A good parent wants her child to become independent. A healthy parent lets go when the time is right, rather than clinging to the former dynamic of parent caring for the child and giving direct guidance. We have seen and known parents who tried to exert their control long past when it was helpful—some of us have been that parent.

The question is: What form does my love take now? My child is an adult, and she or he needs my support and my love—I will always be Mom. But now that my role is not so directive or protective, what is it? What do I do?

We were looking for an author to write that book, and it turns out that we already had her. Jane Knuth has written two wonderful books for Loyola Press: Thrift Store Saints and Thrift Store Graces. Her daughters are grown now, and one of them, Ellen, spent five years teaching in Japan. We asked Jane to write a book about how to support the faith life of an adult child, and Jane suggested that she and Ellen write a book together about Ellen’s experience of being out of the usual context of her Catholic home and about Jane’s experience of being Mom to a young woman completely out of her reach except through letters and Skype.

They did not disappoint us! Love Will Steer Me True is a delightful story, told in the two voices of mother and daughter.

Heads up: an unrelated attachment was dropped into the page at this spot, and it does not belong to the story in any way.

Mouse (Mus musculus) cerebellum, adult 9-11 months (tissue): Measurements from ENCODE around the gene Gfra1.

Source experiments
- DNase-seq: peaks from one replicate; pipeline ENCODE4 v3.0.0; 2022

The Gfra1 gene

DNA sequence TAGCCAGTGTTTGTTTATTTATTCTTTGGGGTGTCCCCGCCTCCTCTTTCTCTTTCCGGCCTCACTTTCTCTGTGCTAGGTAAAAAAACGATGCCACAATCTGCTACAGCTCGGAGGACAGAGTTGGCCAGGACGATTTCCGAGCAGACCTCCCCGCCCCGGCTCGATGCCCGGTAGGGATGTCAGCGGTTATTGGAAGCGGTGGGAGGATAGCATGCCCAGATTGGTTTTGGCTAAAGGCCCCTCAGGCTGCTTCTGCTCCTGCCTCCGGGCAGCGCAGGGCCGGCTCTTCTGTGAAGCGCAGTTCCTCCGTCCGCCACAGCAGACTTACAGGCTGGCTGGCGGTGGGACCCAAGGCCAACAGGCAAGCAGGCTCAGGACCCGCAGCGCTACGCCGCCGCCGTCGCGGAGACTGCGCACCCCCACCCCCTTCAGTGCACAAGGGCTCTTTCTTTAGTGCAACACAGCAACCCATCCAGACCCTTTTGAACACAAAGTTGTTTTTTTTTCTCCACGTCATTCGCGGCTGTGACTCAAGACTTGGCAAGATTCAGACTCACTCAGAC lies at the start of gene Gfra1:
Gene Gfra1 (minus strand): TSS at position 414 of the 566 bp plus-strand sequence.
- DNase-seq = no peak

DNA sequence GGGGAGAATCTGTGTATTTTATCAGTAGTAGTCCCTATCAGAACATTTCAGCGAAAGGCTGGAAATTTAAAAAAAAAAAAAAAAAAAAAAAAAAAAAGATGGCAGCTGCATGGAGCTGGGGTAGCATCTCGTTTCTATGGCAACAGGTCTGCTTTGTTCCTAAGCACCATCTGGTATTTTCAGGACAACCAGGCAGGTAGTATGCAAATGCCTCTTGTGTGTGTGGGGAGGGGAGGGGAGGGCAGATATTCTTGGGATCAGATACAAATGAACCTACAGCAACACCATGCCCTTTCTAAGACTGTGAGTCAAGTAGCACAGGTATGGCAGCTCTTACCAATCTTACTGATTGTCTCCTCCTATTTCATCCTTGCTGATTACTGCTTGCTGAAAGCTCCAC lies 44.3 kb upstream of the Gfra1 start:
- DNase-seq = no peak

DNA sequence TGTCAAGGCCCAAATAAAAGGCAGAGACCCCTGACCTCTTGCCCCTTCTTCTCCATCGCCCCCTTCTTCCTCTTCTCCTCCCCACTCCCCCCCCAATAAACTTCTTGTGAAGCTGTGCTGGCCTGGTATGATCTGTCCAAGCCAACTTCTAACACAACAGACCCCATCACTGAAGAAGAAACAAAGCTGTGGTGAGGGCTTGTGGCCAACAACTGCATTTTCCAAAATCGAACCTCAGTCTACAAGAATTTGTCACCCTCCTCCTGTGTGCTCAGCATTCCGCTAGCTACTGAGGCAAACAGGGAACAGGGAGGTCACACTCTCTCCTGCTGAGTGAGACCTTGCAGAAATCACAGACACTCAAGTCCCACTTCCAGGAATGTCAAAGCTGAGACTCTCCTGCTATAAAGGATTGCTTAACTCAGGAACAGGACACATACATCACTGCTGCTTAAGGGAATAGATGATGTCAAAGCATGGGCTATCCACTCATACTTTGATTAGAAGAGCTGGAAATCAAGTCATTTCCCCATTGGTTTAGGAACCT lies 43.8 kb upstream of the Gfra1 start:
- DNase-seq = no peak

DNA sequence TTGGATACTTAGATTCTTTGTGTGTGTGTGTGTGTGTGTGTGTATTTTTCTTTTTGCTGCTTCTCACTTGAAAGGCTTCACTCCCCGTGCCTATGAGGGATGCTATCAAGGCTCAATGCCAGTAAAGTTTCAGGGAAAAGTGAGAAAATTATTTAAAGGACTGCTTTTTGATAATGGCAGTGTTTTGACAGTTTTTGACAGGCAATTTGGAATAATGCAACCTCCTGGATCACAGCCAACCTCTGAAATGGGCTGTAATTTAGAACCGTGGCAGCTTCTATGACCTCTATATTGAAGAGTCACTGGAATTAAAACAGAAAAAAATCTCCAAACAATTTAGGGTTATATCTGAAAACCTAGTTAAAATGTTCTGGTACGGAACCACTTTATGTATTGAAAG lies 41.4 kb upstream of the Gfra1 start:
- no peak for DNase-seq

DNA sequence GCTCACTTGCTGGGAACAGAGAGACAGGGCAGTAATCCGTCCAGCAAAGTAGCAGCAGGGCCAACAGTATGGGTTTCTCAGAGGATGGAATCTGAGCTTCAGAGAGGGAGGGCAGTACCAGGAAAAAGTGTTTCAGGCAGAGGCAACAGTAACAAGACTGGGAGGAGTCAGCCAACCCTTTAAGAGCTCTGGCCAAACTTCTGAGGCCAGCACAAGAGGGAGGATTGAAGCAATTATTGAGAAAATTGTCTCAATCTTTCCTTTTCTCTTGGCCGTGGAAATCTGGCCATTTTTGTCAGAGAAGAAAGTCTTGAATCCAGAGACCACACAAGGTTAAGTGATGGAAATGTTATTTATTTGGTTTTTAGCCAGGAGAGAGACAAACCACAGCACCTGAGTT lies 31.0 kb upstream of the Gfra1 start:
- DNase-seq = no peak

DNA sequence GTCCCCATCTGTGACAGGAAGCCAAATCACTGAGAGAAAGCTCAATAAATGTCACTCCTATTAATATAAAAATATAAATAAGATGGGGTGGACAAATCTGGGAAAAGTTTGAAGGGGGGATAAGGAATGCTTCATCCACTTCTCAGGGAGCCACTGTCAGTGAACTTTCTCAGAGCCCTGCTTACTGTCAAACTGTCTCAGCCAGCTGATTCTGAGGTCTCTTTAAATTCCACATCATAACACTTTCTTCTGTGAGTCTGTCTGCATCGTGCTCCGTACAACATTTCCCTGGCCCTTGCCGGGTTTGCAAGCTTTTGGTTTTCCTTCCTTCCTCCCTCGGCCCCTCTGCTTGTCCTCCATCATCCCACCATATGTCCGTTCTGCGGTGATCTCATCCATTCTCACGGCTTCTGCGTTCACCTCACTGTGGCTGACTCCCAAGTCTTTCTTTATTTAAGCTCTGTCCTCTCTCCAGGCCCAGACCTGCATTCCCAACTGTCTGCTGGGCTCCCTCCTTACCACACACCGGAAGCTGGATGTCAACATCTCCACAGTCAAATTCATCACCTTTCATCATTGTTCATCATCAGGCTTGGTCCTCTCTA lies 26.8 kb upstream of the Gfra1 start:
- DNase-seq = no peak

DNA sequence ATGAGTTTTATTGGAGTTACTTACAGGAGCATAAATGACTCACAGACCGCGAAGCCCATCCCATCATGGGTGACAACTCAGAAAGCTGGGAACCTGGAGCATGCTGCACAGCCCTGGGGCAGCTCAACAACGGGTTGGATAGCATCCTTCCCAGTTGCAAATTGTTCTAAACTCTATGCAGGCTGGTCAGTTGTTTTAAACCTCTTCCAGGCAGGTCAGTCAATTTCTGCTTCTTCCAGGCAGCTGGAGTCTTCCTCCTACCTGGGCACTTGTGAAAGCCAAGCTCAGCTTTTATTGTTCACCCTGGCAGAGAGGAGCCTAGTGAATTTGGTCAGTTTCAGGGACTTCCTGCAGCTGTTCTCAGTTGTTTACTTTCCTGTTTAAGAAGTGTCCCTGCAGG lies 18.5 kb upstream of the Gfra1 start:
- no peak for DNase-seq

For now, I’d like to hear from those of you who have accumulated some wisdom about how we love our children after they are not children anymore.

  • Which aspect of at-home parenthood has been the most difficult to give up?
  • What have your adult children (or nieces and nephews or young adults outside your biological family) taught you about the spiritual life?
  • What, in your earlier life with young people, has turned out to be a good practice to prepare them for adulthood?

A Week with Pope Francis: Make Some Noise!

Let’s end the week with part of Pope Francis’s speech at World Youth Day, July 2013, in Rio de Janeiro:

Let me tell you what I hope will be the outcome of World Youth Day: I hope there will be noise. Here there will be noise, I’m quite sure. Here in Rio there will be plenty of noise, no doubt about that. But I want you to make yourselves heard in your dioceses, I want the noise to go out, I want the Church to go out onto the streets. I want us to resist everything worldly, everything static, everything comfortable, everything to do with clericalism, everything that might make us closed in on ourselves. The parishes, the schools, the institutions are made for going out . . . if they don’t, they become NGOs, and the Church cannot be an NGO. May the bishops and priests forgive me if some of you create a bit of confusion afterward. That’s my advice. Thanks for whatever you can do.